Increased demand for treatment of cannabis-related problems in the Nordics
28 Feb 2019
After alcohol, cannabis is the second most common intoxicant in the Nordics. During the last two decades, demand for cannabis use related treatment has increased in all Nordic countries. The cannabis figures among the very young in treatment are especially high.
Nordic Welfare Centre’s report Treatment of cannabis-related problems in the Nordic countries (2019) identifies challenges for treatment but also good practices in the Nordics.
In Denmark cannabis is by far the primary problem among newcomers to drug treatment. In Iceland, more than one third of all addiction patients have cannabis as primary problem. In Finland 33 percent of newcomers to drug treatment have cannabis as their main drug problem. In Norway and Sweden, the figures indicate that about 10 percent of clients in treatment are primarily cannabis problem users.
Different age and social groups
– Cannabis users are not a homogenous group, and users can be found in many different age and social groups. But those in treatment for cannabis problems share many of the common complications of others in substance abuse treatment: multidrug use, prevalence of psychiatric problems, and a lack of social resources. In addition, cannabis problem users in treatment are often very young and predominantly male, says researcher Kerstin Stenius.
Denmark has probably the most developed and comprehensive treatment system for cannabis problems in the Nordic region. In Iceland access to treatment is relatively good, but there is a growing demand for interventions among the very young with multiple problems.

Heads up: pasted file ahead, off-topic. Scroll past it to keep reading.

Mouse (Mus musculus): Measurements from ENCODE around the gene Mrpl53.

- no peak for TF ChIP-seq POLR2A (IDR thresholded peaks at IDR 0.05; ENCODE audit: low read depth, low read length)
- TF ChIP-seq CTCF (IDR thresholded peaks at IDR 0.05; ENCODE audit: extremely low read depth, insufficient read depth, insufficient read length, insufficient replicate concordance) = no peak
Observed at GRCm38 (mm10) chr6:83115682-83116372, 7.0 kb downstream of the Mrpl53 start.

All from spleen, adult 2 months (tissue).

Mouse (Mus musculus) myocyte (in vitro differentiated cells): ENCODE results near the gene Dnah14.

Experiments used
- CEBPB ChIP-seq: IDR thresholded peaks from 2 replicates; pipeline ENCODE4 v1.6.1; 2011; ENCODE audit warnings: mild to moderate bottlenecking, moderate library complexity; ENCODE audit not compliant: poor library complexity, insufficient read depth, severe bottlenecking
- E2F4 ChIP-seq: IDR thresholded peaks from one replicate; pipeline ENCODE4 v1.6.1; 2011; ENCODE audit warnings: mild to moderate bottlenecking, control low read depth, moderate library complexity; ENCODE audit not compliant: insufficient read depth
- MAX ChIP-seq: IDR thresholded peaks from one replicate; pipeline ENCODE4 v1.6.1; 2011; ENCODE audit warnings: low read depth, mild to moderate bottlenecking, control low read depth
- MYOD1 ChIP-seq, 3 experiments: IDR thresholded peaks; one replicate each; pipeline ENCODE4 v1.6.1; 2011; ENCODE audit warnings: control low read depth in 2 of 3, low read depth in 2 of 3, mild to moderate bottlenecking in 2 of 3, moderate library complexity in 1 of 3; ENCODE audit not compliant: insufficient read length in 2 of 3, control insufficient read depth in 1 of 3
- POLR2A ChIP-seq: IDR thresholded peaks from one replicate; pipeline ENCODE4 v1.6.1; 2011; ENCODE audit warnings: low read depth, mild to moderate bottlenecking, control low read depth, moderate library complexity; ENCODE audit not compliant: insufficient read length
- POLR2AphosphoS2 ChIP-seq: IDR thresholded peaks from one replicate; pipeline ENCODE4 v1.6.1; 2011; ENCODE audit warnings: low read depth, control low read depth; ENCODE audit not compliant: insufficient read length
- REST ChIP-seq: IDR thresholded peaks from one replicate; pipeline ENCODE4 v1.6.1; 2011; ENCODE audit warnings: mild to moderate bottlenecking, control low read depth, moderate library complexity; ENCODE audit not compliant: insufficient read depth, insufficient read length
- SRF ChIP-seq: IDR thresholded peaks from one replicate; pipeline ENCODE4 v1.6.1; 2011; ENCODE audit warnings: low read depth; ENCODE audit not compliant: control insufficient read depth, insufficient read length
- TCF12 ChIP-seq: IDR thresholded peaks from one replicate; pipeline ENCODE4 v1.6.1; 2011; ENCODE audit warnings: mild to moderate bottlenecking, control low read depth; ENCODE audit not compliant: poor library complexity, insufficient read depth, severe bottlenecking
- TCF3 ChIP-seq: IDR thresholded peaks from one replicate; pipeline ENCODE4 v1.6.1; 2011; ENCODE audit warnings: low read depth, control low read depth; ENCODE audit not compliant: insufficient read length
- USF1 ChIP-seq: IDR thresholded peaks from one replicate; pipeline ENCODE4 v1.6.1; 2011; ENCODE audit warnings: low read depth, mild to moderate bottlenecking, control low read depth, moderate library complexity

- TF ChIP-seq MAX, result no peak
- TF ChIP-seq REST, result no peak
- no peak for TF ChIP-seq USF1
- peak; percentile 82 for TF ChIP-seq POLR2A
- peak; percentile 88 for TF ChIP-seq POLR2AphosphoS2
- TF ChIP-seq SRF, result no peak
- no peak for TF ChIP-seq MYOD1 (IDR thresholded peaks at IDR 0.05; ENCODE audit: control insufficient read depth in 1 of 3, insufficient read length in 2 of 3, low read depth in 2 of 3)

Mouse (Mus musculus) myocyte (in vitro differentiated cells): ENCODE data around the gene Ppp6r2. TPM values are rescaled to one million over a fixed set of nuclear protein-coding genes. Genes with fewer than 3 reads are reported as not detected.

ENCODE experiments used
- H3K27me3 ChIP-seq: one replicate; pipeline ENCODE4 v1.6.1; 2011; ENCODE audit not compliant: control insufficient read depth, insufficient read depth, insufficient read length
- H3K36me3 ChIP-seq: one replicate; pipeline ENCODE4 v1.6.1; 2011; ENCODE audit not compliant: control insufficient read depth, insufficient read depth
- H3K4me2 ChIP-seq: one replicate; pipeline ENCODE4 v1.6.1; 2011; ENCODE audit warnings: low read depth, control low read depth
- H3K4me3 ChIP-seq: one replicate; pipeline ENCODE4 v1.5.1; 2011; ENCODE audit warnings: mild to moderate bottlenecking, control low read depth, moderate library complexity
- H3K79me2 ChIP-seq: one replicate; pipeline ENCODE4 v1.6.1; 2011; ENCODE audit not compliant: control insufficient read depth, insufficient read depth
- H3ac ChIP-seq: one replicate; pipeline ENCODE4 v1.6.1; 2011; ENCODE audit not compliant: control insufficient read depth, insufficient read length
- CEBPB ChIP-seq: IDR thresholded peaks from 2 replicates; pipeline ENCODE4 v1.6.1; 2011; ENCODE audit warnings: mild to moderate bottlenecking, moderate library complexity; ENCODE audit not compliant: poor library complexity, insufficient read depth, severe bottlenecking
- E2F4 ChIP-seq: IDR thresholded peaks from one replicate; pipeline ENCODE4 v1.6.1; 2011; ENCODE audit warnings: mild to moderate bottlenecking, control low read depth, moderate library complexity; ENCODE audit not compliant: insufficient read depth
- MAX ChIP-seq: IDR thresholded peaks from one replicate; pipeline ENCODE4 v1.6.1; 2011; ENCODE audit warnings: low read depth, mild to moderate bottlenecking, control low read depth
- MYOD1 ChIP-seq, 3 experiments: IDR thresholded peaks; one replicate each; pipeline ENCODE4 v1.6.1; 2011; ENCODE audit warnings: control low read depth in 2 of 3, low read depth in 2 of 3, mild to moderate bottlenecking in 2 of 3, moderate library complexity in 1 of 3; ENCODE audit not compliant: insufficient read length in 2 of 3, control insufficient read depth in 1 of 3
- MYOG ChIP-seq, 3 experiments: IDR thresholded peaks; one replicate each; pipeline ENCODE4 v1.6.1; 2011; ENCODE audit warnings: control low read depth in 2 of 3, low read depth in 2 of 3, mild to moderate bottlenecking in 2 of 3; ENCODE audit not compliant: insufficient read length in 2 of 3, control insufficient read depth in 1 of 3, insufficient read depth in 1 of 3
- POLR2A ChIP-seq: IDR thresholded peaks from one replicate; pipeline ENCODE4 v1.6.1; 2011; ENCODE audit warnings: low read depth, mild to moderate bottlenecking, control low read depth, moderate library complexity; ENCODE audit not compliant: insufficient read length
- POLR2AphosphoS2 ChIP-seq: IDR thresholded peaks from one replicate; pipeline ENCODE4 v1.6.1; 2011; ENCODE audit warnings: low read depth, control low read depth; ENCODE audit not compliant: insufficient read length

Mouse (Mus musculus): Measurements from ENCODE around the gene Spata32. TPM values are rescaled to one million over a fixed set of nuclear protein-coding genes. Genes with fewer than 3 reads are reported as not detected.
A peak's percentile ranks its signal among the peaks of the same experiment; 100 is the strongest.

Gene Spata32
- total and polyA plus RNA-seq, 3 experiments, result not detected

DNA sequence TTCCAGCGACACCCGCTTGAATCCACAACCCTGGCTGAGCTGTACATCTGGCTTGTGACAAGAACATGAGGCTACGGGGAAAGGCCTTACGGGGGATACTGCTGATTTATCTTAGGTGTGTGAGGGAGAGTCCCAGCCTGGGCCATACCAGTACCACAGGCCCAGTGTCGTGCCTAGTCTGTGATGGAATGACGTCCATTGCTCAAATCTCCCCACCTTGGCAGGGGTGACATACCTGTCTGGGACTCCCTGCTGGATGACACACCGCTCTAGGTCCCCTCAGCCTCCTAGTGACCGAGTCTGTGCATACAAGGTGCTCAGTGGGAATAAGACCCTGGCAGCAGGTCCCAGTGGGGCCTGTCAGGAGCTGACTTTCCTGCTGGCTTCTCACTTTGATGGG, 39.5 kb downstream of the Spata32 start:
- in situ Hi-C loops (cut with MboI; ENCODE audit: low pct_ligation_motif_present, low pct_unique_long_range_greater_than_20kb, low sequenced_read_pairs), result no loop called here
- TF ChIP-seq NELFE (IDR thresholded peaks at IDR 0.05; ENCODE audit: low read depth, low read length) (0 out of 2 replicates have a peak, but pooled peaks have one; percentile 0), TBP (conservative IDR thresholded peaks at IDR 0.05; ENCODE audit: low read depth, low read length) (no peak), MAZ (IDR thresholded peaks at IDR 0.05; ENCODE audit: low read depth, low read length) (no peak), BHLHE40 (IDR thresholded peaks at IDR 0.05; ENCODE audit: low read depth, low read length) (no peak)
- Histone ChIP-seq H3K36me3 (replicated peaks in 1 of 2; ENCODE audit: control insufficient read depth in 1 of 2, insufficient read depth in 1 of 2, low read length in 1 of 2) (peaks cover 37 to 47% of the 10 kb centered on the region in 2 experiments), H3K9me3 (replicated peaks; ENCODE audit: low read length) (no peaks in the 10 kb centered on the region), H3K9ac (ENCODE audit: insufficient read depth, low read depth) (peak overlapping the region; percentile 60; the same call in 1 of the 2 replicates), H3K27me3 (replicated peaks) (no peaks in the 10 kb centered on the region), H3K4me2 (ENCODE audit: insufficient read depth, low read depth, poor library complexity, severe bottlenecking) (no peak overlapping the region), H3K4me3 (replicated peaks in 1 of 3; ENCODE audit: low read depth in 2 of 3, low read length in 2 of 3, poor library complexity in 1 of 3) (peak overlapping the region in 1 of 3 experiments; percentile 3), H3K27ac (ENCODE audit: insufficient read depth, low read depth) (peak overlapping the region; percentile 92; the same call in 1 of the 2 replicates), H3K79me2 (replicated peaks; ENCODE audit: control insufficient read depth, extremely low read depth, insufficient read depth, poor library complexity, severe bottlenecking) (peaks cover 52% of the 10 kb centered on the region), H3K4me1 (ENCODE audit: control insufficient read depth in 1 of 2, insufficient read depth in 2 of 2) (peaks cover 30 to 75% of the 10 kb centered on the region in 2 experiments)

– In spite of good initiatives and increased professional focus, there are identifiable gaps in all Nordic countries in the support and treatment offered to persons with cannabis-related problems. Treatment seems to be least available in Finland, maybe partly due to the uncertainty about how treatment for substance use problems will be organized in the near future, Stenius says.
There are many circumstances that pose a special challenge to treating cannabis-related problems. Cannabis is an illegal drug, and criminal control as well as stigma are considerable and problematic aspects of how the treatment is framed. Outreach and low threshold services, and offers of anonymous treatment can be especially useful interventions.
The support and treatment systems in the Nordic countries also struggle with some other similar problems.
– Prevention, for example, is crucial but difficult. Neither the young users themselves nor their parents or school staff have enough knowledge about the effects of cannabis on body and mind. Information about the risks with cannabis should be presented in a way that communicates with the young and this could be an area for Nordic collaboration and development, Stenius says.
For many young persons with cannabis use related problems the drug is not the only or the primary problem. The report points out the importance of local cooperation between schools, vocational training, youth work, social services, psychiatry, specialised addiction treatment and the police.
– In the case of very young persons, it is also particularly important that the families and the close social networks are included and involved. Local models of good practices should be spread across the Nordic countries, Stenius states.
Cannabis use during the last year for the 16-34 age group:
Source: The European Monitoring Centre for Drugs and Drug Addiction (EMCDDA)*